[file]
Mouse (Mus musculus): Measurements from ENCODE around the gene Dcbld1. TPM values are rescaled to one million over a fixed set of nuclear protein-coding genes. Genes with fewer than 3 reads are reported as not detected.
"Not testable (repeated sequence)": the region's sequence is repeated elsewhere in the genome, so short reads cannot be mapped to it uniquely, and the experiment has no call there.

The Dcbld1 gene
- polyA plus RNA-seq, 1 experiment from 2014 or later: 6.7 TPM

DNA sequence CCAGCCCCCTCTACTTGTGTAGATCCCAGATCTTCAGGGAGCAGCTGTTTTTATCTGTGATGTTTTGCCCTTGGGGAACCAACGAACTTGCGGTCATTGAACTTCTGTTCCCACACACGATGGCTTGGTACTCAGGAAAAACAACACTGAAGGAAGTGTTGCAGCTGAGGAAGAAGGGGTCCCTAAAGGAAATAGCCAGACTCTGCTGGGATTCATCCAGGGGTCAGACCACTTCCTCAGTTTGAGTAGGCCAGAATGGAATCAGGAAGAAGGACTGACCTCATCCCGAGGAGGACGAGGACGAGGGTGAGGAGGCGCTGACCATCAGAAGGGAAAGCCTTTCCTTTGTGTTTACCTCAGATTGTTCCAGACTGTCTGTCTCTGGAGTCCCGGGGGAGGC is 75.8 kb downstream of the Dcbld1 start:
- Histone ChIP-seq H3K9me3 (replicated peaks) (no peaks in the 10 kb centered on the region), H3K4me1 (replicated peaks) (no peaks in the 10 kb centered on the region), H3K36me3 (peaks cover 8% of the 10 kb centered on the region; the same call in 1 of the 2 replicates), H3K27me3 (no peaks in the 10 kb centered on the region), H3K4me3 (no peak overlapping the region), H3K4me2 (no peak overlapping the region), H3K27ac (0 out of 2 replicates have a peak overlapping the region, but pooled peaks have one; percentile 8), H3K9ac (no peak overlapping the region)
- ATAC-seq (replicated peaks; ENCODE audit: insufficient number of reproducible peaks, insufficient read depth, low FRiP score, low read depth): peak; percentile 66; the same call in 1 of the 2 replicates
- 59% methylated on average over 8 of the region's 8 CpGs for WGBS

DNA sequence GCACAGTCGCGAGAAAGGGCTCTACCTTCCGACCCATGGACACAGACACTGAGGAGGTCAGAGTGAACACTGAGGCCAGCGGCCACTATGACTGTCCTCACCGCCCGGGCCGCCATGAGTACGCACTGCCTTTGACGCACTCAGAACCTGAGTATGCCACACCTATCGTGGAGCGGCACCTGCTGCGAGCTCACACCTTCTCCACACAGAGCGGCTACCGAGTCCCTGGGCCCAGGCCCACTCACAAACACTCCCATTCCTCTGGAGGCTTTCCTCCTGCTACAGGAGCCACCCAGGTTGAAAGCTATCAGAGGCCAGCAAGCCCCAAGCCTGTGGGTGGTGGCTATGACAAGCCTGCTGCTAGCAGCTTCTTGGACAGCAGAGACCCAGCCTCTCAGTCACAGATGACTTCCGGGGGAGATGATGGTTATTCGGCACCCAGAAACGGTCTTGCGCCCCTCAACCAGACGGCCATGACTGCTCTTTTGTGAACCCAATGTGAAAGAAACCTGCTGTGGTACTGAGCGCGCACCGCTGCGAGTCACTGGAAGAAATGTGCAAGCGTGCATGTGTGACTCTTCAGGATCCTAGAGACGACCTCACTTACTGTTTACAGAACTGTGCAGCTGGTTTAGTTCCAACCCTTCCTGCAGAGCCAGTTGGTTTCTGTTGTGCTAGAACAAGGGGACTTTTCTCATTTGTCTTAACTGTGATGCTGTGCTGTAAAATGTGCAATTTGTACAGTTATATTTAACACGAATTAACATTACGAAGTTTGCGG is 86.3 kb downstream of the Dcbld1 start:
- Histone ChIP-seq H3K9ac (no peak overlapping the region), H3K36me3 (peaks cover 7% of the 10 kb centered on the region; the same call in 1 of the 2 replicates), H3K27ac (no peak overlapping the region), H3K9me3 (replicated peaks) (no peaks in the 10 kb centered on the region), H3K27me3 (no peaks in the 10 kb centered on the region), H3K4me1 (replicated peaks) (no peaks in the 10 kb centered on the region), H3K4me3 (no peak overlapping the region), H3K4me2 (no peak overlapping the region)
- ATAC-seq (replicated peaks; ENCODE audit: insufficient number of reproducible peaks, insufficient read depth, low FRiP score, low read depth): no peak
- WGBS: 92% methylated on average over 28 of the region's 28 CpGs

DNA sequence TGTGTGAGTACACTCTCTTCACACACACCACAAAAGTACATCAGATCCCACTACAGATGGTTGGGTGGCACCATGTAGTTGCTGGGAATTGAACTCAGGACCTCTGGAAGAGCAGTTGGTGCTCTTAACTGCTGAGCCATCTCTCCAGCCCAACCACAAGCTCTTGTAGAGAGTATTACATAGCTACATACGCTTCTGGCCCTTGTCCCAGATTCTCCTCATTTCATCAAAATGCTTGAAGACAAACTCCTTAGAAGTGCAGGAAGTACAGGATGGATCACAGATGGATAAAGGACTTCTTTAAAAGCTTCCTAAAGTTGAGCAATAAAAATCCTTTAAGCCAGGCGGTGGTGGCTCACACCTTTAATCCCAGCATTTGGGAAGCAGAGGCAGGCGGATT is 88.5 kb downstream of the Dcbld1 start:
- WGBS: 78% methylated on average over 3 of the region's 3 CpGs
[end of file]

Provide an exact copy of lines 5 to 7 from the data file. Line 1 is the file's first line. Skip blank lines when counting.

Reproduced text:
DNA sequence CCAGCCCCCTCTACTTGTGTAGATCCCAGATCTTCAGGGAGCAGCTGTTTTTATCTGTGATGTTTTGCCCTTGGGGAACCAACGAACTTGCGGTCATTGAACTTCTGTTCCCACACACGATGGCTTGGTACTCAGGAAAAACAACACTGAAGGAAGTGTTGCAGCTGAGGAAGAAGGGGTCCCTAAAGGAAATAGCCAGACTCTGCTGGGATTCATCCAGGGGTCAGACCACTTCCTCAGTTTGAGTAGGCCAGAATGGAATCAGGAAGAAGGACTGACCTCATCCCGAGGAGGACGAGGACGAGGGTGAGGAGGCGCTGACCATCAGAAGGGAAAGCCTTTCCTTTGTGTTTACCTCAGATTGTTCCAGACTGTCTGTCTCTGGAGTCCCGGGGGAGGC is 75.8 kb downstream of the Dcbld1 start:
- Histone ChIP-seq H3K9me3 (replicated peaks) (no peaks in the 10 kb centered on the region), H3K4me1 (replicated peaks) (no peaks in the 10 kb centered on the region), H3K36me3 (peaks cover 8% of the 10 kb centered on the region; the same call in 1 of the 2 replicates), H3K27me3 (no peaks in the 10 kb centered on the region), H3K4me3 (no peak overlapping the region), H3K4me2 (no peak overlapping the region), H3K27ac (0 out of 2 replicates have a peak overlapping the region, but pooled peaks have one; percentile 8), H3K9ac (no peak overlapping the region)
- ATAC-seq (replicated peaks; ENCODE audit: insufficient number of reproducible peaks, insufficient read depth, low FRiP score, low read depth): peak; percentile 66; the same call in 1 of the 2 replicates